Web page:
Congratulations, You Are Now Less Dumb
While you might be less dumb than your ancestors, you are nonetheless guilty of backwards thinking all the time.
How did humans, in the course of just a few generations, go from burning witches and drinking mercury to mapping the human genome and playing golf on the moon?
According to David McRaney, author of the new book You Are Now Less Dumb, science intervened, thank goodness. That is to say, scientists intervened and right now continue to intervene on your behalf "for flavors of ignorance you have yet to even discover."
So don't go patting yourself on the back that you are so much smarter than the people who once believed that geese grew on trees. You are merely less dumb. In the video below, McRaney explains how people reached a conclusion that geese grew on trees and then their brains came up with a story to explain it.
This is the same kind of backward thinking that Aristotle was also guilty of, and which you are guilty of all the time. You come up with a conclusion and then "polish and protect that conclusion with biased observations," McRaney points out.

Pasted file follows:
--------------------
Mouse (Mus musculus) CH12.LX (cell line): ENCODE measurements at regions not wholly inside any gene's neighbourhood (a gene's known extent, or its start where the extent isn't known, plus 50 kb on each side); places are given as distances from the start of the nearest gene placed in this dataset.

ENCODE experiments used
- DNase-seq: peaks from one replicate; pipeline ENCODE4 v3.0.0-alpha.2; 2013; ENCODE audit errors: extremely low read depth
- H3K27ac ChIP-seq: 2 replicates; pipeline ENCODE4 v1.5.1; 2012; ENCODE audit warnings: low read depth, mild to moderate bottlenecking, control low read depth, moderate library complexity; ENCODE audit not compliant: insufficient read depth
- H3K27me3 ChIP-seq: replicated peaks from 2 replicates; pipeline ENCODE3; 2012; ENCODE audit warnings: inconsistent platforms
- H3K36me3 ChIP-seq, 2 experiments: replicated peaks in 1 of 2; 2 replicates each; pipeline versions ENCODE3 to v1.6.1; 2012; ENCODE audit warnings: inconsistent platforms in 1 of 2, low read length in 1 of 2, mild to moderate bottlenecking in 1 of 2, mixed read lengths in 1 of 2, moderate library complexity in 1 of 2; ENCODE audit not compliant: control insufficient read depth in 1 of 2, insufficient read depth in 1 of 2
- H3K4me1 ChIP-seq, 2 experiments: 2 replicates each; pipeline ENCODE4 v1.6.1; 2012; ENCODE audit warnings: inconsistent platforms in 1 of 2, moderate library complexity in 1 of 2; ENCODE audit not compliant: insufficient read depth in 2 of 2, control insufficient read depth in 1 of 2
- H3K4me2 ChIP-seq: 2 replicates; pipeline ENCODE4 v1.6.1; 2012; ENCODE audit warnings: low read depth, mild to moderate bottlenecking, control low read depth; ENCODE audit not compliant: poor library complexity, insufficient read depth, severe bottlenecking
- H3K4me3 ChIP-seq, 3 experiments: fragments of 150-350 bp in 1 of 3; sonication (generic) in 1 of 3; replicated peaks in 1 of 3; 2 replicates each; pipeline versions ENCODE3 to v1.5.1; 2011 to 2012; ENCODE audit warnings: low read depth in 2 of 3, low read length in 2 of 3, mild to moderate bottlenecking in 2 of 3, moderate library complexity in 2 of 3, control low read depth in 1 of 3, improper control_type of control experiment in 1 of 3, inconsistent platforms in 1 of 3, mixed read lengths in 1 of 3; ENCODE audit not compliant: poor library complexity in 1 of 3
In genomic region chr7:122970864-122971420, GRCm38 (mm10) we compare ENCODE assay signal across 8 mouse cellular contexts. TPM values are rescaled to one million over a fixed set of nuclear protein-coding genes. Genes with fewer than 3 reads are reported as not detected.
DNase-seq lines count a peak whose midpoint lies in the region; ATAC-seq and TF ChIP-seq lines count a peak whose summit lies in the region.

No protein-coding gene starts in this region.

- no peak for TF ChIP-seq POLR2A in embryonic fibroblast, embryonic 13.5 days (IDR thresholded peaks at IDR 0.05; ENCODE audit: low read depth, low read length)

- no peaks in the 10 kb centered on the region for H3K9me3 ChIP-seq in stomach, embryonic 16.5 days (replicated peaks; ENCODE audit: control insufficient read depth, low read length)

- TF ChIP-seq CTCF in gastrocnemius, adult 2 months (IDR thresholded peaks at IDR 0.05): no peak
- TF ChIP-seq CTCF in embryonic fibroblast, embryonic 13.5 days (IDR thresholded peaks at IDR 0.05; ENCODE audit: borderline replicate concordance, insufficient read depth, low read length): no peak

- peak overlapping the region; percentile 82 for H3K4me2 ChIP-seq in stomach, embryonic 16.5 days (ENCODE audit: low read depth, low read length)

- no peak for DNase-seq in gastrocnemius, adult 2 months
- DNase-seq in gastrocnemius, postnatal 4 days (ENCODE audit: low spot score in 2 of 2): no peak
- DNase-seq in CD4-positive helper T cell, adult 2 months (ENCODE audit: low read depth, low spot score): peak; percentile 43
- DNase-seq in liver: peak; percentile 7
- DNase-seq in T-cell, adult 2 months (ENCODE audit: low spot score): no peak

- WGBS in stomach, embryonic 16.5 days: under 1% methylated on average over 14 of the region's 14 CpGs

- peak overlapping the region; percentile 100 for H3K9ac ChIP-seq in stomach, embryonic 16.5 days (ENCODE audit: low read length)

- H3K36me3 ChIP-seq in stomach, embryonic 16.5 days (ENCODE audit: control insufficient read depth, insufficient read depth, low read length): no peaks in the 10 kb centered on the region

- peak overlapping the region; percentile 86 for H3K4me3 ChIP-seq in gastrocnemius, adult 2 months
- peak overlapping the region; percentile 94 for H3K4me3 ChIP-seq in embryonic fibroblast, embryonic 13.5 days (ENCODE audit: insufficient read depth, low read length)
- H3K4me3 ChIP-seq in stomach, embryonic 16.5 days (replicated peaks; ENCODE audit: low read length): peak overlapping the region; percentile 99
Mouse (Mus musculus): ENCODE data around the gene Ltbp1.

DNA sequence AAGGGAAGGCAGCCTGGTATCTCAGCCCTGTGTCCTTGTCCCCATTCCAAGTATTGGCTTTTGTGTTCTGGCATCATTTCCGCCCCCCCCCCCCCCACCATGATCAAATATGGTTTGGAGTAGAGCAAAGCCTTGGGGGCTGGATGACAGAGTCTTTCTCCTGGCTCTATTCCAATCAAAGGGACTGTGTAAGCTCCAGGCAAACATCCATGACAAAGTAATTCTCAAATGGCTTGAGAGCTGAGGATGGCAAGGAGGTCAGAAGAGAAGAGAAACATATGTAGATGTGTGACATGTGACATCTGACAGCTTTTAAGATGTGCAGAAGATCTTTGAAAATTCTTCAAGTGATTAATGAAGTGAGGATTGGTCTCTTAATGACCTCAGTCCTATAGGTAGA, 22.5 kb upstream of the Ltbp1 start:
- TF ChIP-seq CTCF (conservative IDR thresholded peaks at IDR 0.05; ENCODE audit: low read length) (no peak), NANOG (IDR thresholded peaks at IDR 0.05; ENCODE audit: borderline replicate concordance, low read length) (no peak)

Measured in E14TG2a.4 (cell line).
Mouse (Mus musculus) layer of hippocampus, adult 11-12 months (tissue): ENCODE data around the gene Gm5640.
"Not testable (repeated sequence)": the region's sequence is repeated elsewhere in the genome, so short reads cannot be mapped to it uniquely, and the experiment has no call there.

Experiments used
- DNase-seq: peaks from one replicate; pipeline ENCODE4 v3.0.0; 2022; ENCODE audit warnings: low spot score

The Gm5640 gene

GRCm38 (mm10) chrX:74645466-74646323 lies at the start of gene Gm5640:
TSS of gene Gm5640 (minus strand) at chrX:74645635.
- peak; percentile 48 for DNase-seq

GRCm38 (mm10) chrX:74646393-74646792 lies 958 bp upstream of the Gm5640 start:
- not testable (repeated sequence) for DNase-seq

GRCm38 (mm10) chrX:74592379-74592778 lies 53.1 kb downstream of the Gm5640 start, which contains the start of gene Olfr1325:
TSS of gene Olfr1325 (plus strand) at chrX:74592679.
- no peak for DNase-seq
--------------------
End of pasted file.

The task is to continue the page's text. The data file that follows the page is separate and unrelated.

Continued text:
There are, however, tools that can help you break out of this way of thinking, tools that will force you to look for evidence to the contrary. And these are the tools that McRaney provides with a healthy does of humor and wit.
That's a sharp increase from the 1960s when it took the same share of scientists an average of 35 years to drop out of academia.
- The study tracked the careers of more than 100,000 scientists over 50 years.
- The results showed career lifespans are shrinking, and fewer scientists are getting credited as the lead author on scientific papers.
- Scientists are still pursuing careers in the private sector, however there are key differences between research conducted in academia and industry.
We have to practice doing nothing more often.
- Constantly being busy is neurologically taxing and emotionally draining.
- In his new book, Jon Kabat-Zinn writes that you're doing a disservice to others by always being busy.
- Busyness is often an excuse for the discomfort of being alone with your own thoughts.
The bold technique involves surgically implanting a so-called microneedle patch directly onto the heart.
- Heart attacks leave scar tissue on the heart, which can reduce the organ's ability to pump blood throughout the body.
- The microneedle patch aims to deliver therapeutic cells directly to the damaged tissue.
- It hasn't been tested on humans yet, but the method has shown promising signs in research on animals.
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